Opening in 1940 as Coventry burns, the new novel traces the progress of two babies born into lower-middle-class gentility: one male, one female. Patrick Parker, his path smoothed by mother love and adoring women, will become a great architect, the builder of bridges; Audrey Wapshot, his intellectual equal (and superior in matters inter-personal), will end up the mistress of a Parisian businessman. Cheek's novel charts with characteristic honesty (and nerve) how a man shapes a life to avoid emotional dependency, while a woman cleaves to it at the cost of all else. A story featuring horrendous mothers, calculating gold diggers and women who realise their power too late, it's Cheek's most trenchant novel to date.
She says she could just as easily have set the novel in the world of artists and painting, but was drawn to architecture on discovering that a woman had never designed or built a bridge. Her research for the book has made her an unexpected expert on Isambard Kingdom Brunel, but an even bigger fan of the work of the female architect Zaha Hadid. "Women are not allowed to be visionaries."
Given that life's playing field is such an uneven one, does Cheek, like many of her heroines, ever wish she'd done the conventional thing and married a nice solicitor? "I think about it often. A lot!" says Cheek. "I could have done it at 20 - he was rich, lovely and in love - but I didn't think about security in those days."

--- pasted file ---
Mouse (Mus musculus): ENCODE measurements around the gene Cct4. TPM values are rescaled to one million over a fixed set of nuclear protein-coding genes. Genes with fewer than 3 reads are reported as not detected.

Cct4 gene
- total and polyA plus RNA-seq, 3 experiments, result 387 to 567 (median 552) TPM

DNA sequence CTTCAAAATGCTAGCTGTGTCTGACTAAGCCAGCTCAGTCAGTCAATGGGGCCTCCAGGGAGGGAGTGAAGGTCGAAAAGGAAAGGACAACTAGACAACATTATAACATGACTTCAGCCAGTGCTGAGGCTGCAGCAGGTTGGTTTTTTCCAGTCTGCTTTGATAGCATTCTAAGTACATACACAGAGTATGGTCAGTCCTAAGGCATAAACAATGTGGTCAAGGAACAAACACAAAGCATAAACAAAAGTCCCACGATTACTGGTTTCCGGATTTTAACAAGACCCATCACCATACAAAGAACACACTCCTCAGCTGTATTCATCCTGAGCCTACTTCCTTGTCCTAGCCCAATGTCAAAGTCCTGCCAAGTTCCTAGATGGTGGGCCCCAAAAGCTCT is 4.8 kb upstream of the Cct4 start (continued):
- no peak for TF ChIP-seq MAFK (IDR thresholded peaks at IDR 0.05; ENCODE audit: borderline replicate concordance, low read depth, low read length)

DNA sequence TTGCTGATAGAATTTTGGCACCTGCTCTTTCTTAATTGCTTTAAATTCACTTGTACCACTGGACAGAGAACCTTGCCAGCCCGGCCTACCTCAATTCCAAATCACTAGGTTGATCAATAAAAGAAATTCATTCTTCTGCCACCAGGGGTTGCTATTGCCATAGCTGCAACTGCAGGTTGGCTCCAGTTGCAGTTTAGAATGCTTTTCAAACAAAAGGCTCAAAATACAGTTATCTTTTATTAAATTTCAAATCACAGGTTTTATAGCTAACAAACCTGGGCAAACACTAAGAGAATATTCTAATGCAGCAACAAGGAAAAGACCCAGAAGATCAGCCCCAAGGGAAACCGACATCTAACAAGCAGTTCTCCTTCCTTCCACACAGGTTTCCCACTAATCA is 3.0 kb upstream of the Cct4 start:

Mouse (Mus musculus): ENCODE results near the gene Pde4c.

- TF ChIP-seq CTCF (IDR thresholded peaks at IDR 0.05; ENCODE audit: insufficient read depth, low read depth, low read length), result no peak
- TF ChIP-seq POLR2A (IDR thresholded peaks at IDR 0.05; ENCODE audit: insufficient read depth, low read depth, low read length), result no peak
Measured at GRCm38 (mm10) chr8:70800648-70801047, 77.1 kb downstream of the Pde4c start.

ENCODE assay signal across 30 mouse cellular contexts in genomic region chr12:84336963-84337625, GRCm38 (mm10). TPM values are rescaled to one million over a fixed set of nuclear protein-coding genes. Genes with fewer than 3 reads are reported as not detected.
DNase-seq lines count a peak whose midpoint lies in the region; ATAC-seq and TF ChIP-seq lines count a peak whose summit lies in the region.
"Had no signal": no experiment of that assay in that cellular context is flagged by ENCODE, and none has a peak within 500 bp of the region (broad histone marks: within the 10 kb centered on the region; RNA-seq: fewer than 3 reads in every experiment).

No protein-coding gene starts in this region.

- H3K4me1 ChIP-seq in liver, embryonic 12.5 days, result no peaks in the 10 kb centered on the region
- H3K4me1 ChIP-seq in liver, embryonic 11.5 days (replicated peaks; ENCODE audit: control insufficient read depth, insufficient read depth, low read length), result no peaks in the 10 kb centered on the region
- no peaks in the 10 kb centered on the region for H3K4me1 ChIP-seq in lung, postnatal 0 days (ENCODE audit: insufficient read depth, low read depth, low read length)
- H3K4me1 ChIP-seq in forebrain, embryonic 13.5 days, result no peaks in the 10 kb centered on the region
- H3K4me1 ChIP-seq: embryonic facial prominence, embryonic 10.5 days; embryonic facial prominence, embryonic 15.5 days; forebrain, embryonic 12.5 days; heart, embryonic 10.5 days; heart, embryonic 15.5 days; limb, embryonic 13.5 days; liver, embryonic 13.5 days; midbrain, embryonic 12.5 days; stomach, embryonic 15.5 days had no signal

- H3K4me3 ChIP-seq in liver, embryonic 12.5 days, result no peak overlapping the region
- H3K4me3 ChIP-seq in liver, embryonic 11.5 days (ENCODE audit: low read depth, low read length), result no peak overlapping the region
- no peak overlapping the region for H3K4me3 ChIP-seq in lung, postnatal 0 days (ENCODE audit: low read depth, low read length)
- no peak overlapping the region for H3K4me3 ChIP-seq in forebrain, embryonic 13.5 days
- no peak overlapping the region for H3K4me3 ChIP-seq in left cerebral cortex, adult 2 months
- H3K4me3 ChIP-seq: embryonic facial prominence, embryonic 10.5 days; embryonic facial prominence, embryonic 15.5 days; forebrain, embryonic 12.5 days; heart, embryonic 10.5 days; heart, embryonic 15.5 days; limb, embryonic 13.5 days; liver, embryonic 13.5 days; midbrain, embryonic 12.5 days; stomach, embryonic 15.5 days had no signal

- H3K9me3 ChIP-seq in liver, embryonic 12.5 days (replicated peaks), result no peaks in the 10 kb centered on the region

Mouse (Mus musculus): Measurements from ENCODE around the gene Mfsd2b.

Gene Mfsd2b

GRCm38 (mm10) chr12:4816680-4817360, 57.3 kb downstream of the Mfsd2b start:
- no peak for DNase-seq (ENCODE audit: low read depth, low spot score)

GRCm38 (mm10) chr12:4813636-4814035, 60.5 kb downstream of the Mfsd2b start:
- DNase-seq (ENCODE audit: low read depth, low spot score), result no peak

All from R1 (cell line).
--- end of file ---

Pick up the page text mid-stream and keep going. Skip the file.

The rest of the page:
After her long relationship with Beattie (11 years) Cheek had a four-year affair with a divorced man she refers to as the "love of her life". It ended when he found himself unable to commit to a future, but she says "I grew up in that relationship, even though I was 40. I learnt I could make choices." Like Mrs Fytton, who rejects a suitor on the grounds he doesn't "do" holidays or children, Mavis has "done baggage".
So what now for the increasingly successful Cheek? Though what I really mean is, tell us more about grown-up romance. "My faith in myself has been destroyed by relationships, but the real truth is you just have to hold your nose and jump. While being single has its moments of sadness, it is not, as such, sad. Having my daughter and my work are huge and wonderful things. I came home the other night to find an email saying would I like to be author on board the QE2 going to New York. Now that's as good as a lover turning up with flowers..."
As I try very hard to seek solace from this crumb of comfort, Mavis concedes: "OK... if Jack Nicholson turned up naked on the door step and said 'It's just for one night, baby', I'd say 'Yes', and hope he'd stay for two."
Biography: Mavis Cheek
Mavis Cheek was born in Wimbledon in 1948. She received a basic state-school education, failed her 11-plus (twice) and was put in the B stream of a secondary modern school before leaving at 16 with no qualifications. She worked for 12 years for the contemporary art publishers Editions Alecto before leaving to go to Hillcroft College for Women, where she graduated in arts with distinction, before beginning her writing career in earnest. She moved on from journalism and travel writing to short stories before writing her first novel, Pause Between Acts (1988), which won the She/John Menzies First Novel Prize. Since then she has written a further 10 novels including Janice Gentle Gets Sexy (1993), Aunt Margaret's Lover (1994, Mrs Fytton's Country Life (2001) and The Sex Life of My Aunt (2002). She now lives in a lime-washed house on the Wiltshire-Berkshire borders, where she is frequently visited by her friends and daughter Bella. Her new novel, Patrick Parker's Progress, is published this month by Faber.Reuse content